Welcome!

I’m glad you’re here.

We have
important
work to do.

What if we actually aimed for thriving?

Too often, we accept busyness and productivity as their own reward. Or we’re afraid to be bold, so we aim for something less than thriving.

As a result, we’re falling dangerously short of thriving in our communities, in our organizations and in our own lives.

So, what if we recognized the characteristics of thriving living systems in our organizations and communities?

 

And what if that were somehow simple and useful, opening up new insights and suggesting new ways forward?

 

What if our most powerful role is to act as stewards of life’s processes, actively cultivating the fertile conditions for life to thrive?

 

And what if this helped us achieve all of our other objectives more effectively?

This is the most important work of our times.
This is the practice of thrivability.

 

Here’s how I can help.

Whether you’re an organizational leader, a community planner or just someone looking for answers, here are some ways I can help.

Thrivability
Maven

Sharing deep expertise on what it takes for life to thrive in our organizations, our communities and our own experience

Perceptive
Guide

Hosting meaningful conversations to navigate complexity collectively, creatively and joyfully

Creative
Strategist

Offering a comprehensive framework for designing and stewarding effective change

Visionary
Author

Mapping the opportunity in The Age of Thrivability: Vital Perspectives and Practices for a Better World

Captivating
Speaker

Delivering thought-provoking keynotes, workshops and webinars, with warmth and interactivity

“We need to see ourselves more fully as active stewards of life’s unfolding process and as part of a larger living world.”

The Age of Thrivability

From Capital to Cultivation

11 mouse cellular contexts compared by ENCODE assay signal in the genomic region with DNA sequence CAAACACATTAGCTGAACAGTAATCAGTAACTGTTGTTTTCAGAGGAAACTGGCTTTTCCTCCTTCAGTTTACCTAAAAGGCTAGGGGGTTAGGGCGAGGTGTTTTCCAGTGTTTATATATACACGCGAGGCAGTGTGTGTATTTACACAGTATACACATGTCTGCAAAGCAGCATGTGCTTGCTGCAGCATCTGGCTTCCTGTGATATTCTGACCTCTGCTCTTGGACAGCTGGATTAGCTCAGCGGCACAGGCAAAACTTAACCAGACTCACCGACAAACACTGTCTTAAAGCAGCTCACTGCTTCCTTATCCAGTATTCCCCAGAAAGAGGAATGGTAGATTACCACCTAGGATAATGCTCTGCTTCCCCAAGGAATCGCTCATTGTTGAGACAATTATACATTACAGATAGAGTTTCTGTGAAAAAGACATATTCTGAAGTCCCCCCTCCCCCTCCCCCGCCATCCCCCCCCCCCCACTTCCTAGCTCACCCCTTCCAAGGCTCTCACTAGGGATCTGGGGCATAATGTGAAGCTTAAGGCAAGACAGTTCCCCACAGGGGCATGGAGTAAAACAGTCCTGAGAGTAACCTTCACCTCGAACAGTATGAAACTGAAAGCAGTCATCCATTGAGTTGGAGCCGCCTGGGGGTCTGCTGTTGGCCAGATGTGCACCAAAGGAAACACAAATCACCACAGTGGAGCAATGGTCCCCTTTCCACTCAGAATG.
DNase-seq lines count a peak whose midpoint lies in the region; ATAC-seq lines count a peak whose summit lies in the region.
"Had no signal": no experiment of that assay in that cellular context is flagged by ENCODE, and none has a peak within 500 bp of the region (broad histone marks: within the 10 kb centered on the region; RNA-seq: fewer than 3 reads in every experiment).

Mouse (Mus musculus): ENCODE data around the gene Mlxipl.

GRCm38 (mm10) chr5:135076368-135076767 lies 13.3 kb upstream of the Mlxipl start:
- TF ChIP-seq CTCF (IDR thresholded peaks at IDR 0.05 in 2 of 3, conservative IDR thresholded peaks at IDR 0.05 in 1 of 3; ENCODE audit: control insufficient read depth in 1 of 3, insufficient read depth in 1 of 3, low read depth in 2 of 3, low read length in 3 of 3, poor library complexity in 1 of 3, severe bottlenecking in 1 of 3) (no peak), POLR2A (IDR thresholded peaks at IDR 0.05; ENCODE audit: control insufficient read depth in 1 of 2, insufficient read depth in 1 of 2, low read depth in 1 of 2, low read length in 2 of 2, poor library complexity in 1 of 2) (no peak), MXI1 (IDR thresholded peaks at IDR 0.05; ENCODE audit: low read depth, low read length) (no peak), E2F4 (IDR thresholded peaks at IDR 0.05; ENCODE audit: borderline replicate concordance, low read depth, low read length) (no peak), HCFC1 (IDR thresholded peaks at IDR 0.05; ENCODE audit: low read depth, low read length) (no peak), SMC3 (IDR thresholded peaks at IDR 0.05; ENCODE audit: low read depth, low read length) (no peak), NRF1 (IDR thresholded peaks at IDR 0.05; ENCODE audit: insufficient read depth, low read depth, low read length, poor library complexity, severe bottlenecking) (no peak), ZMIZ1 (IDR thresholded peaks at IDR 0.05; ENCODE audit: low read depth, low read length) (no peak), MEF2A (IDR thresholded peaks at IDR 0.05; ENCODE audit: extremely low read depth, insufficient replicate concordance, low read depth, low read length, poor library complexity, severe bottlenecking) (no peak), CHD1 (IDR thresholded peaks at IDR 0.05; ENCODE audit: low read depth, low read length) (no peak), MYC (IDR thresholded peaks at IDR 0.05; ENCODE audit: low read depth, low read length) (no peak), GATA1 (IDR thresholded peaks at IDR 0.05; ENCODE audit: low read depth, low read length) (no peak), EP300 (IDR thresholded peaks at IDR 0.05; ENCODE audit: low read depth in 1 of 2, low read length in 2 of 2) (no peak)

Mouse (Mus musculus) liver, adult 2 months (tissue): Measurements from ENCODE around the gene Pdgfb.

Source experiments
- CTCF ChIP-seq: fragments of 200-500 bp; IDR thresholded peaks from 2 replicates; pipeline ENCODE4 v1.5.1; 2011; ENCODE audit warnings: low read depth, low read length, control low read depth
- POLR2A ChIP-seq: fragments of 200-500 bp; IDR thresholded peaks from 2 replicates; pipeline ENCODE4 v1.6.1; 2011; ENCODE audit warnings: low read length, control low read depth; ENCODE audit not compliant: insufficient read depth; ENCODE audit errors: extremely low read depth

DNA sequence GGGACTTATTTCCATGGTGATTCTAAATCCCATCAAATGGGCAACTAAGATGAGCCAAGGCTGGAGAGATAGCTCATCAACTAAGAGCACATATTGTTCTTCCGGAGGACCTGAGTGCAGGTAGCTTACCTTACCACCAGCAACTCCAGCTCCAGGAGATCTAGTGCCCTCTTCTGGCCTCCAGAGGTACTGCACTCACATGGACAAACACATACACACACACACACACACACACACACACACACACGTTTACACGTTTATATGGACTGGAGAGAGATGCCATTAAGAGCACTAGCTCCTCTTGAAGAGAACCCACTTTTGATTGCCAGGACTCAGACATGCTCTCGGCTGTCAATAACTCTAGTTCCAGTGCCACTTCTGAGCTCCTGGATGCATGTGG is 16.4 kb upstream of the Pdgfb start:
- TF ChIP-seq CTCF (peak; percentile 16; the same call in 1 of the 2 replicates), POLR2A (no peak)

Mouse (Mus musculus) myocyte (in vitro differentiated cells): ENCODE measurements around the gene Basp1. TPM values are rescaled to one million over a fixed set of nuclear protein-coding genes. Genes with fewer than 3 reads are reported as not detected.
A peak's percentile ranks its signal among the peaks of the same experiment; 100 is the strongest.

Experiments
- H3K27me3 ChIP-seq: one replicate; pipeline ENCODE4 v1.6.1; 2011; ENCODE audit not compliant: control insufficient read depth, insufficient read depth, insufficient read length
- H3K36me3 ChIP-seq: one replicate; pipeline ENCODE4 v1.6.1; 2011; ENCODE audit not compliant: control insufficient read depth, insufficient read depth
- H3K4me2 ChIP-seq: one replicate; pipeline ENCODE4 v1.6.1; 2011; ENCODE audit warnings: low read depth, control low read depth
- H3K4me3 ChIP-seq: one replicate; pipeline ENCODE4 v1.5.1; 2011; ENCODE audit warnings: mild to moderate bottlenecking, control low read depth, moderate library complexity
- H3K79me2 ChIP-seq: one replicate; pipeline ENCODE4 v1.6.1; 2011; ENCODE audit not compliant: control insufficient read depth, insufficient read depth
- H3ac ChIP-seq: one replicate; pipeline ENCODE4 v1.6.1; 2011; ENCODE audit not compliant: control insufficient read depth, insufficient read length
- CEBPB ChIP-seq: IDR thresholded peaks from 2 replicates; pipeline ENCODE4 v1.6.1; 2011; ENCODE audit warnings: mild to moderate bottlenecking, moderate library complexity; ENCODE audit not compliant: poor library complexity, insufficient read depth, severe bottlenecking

cap·i·tal (etymology): Borrowed from Latin capitālis (“of the head”) (in sense “head of cattle”). Use in trade and finance originated in Medieval economies when a common but expensive transaction involved trading heads of cattle. Compare chattel, which also uses “cow”...

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Context and Complexity as Fertile Ground for Thrivability

[A version of this post originally appeared in April 2018 at www.realityseeker.org. It is my responses to a series of interview questions about complexity science, living systems, and the Age of Thrivability.] How would you describe the “context” that filters into and...

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17 hours ago
Yes, contribution is a good, useful word. I went for "cultivation" - which is what read in your sentiment: "My value is the sum total of all positive synaptic connections I have a role in creating, in myself and in others." You're cultivating conditions for learning & potential. https://t.co/AEe6QKDU6h
1 day ago
The Limits – and Dangers – of the Metaphor of Capital ... and an exploration of alternatives https://t.co/r6MGoNeue4
1 day ago
In place of the term “capital,”we need a concept that enriches our understanding of complexity and invites wise, compassionate stewardship rather than commodification and thoughtless exploitation of the things we hold most dear. https://t.co/MHpu8R8UgE
1 day ago
I just published “From Capital to Cultivation” https://t.co/67XJ34QW7s
1 week ago
What are we being called to do? "The call right now is to recognize life, to reconnect with life."

https://t.co/UeY5Hvq6MK
The Age of Thrivability shared Regenerative Cultures's post.
The Age of Thrivability
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The pathway to sustainability is beauty because people preserve & care for that which feeds their spirit & heart". — Architect David Sellers ... See MoreSee Less

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